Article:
Incorporate your manure. Be liberal with your preplant manure application and immediately incorporate it to capture the ammonia nitrogen.

In a 2010 study, we had a relatively low yield of 2 tons dry matter per acre due to extremely dry weather. Despite the low yields, we removed over 120 pounds of nitrogen per acre as protein. Just note that if you applied manure, don’t feed this to dry cows because of high potassium.

Mow at flag leaf. For high-producing dairy cows, mow as soon as the flag leaf is out, or at early boot.

Even early boot is still very good forage. The reason for this is because very cool night temperatures inhibit respiration of the most digestible parts, and they accumulate in the plant. As soon as it hits flag leaf, mow wide swath.

You are trying to dry something that can yield two to three times more tons of dry matter than a heavy alfalfa first cutting, compounded by cooler temperatures, and much less intensity and hours of sunlight. Even with wide swath, the high yield mass will allow only the top to dry.

As soon as the top has a light grey cast, pick up a surface plant and see if it is greener underneath. Then do some tedding to get the lower layers spread out and drying. Watch forward speed so you don’t make tedder lumps.

Ensile the same day. It is critical that it be ensiled the same day you mow because of the very high sugar levels. The only exception is if temperatures drop into the 30s at night; it stops respiration and sugar loss, and you can go to the next day.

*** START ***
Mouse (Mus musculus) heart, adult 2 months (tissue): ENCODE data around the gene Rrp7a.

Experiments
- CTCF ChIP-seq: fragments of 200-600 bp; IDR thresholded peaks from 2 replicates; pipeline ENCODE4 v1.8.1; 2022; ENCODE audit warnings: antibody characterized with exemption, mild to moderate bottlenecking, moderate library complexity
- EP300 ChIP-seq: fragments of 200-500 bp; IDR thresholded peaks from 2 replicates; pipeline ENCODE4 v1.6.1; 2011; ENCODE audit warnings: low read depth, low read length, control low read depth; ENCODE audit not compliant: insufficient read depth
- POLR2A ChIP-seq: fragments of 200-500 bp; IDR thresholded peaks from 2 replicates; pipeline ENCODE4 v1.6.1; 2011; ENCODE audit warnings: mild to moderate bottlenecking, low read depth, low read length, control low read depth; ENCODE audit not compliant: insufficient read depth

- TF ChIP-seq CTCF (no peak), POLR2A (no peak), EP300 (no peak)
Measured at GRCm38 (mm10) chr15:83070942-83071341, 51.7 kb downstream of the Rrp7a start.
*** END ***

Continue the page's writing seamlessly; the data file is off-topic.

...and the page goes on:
Leaving it overnight in warmer temperatures burns off the sugars and produces higher populations of Clostridia, and higher levels of butyric acid. With same-day haylage, these are reduced or eliminated even at higher moisture conditions.

On the flip side, the very high sugar levels, if preserved, will produce an excellent fermented forage if inoculated.

Spring oats, plus winter triticale. This is a triple crop system where we planted oats and winter triticale — 100 pounds of oats per acre with 80 pounds of triticale per acre — at the beginning of August. After the oat harvest the triticale continued to grow and produced an excellent forage the next year.

It’s critical, though, that you mow the oats with the cutter bar set at a minimum of 4 inches. Where we did, the triticale thrived; where we mowed less than 3.5 inches, the triticale died.

Target flag leaf oat harvest to maximize triticale fall regrowth. We fertilized the triticale as normal the next spring and had an excellent harvest. This can give you two very high-quality forage crops in one planting.

Cool-season grasses. If it rains, cool-season grasses put on a burst of growth in late August, September and early October.

Feeding the crop with nitrogen and sulfur can give you some real high-quality forage. It will be wet so chop it three-quarters to 1-inch long to reduce leachate. As with oats, use a homolactic inoculant and ensile it the same day. Remember to cut grass at 4-inch cutting height to maintain the stand.

Get winter forage seed. Right now is the time to get seed for winter forage. This will be the earliest, highest-quality forage you can get into your cows next spring. Fermented energy levels are equal to corn silage; protein (with sulfur fertilization) can equal good alfalfa. Both rye and winter triticale can produce winter forage, though winter triticale is preferred as it is 35% higher yielding than rye.

Flag leaf triticale resists lodging at nitrogen rates over 100 pounds an acre, which gives high crude protein, while rye lodges.

The key, though, is planting on time. That is, 10 days to two weeks before wheat for grain planting date in your area.

Earlier planting means more tillers, which means more spring yield potential. Research has shown a 25% to 35% yield increase next spring when planted on time vs. a later planting.

Kilcer is a certified crop adviser in Kinderhook, N.Y.

TAGS: Crops oats hay